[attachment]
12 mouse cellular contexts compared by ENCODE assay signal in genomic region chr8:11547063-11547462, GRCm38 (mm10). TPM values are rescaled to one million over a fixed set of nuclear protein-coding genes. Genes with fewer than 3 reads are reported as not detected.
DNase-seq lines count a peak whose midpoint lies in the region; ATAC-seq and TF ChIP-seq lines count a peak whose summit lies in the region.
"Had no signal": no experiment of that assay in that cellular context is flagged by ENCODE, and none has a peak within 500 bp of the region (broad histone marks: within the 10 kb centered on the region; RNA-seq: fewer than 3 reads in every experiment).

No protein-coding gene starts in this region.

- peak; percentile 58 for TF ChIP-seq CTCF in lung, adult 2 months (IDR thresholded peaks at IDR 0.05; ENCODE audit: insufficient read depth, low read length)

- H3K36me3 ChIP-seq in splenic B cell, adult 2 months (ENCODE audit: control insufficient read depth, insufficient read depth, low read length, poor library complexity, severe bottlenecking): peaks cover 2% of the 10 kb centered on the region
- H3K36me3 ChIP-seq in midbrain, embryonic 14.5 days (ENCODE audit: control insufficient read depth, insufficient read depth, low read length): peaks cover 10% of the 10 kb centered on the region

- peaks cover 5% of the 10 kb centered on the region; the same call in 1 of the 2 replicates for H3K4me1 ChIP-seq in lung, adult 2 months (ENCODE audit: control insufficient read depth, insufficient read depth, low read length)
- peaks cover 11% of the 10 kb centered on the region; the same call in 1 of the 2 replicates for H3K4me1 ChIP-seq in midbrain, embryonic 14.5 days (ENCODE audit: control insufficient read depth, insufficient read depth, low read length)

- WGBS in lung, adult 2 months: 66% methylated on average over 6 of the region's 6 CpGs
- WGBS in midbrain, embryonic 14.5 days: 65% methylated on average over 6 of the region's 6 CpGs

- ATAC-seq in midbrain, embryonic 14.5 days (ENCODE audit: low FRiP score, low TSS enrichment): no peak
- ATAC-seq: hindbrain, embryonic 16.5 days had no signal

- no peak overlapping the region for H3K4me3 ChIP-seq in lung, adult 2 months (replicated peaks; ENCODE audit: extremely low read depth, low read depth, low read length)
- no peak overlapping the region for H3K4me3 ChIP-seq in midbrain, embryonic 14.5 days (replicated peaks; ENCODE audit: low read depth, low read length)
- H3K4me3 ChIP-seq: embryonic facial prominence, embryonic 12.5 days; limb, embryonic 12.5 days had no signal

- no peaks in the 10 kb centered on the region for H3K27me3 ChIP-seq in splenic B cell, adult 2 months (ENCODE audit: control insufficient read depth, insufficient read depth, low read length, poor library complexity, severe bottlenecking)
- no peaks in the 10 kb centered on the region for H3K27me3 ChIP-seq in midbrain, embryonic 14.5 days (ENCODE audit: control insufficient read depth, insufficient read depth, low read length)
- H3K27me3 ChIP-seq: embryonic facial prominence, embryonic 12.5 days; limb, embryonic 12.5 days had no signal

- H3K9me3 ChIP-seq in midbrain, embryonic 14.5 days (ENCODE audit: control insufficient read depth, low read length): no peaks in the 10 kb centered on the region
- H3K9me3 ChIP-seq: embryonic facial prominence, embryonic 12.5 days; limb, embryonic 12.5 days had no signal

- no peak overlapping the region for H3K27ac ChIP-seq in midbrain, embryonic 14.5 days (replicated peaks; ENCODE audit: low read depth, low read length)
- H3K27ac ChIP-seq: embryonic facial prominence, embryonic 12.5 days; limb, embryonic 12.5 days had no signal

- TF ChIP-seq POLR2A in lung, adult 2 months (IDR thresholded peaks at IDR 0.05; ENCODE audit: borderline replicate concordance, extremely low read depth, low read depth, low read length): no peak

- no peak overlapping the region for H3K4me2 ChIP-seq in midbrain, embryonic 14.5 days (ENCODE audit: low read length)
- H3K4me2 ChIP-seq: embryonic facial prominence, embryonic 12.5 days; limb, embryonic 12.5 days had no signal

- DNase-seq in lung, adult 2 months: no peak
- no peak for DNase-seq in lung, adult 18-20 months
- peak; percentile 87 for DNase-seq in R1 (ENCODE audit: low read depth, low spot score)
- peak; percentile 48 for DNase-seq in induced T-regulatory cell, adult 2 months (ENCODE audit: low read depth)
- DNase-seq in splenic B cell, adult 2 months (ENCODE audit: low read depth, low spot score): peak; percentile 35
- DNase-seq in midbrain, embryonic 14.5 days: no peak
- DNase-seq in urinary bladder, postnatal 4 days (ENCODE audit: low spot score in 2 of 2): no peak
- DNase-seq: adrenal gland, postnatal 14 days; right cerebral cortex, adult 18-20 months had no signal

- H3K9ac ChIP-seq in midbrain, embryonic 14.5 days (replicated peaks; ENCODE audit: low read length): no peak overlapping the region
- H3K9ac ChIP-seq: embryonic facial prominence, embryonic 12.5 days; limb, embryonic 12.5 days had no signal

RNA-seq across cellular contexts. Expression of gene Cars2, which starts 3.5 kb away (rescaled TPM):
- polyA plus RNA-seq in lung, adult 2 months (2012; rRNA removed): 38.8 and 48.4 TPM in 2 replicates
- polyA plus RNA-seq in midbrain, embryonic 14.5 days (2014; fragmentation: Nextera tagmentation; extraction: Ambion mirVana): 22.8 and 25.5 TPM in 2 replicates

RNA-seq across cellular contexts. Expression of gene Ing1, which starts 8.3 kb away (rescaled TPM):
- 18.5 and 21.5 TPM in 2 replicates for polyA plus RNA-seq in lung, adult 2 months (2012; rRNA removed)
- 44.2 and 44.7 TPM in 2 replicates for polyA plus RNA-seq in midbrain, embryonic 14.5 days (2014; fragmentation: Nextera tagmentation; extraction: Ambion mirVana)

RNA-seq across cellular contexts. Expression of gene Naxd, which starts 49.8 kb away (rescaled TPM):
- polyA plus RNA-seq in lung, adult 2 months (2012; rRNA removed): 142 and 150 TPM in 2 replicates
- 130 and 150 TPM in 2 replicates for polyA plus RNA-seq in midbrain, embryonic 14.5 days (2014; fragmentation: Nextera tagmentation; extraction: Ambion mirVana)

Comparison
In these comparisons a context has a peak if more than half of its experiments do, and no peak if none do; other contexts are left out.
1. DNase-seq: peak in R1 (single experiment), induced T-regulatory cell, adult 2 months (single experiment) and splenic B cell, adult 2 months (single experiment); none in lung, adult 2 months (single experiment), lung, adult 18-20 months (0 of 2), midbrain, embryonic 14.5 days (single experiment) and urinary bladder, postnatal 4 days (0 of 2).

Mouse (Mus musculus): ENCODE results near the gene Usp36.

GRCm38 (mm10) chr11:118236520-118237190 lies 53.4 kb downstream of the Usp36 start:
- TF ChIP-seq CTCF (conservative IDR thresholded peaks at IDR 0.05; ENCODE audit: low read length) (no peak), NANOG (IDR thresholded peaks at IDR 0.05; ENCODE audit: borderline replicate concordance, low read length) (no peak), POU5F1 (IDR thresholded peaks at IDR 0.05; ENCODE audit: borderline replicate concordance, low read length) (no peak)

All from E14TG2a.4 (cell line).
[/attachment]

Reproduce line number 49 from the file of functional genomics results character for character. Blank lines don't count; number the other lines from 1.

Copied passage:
Mouse (Mus musculus): ENCODE results near the gene Usp36.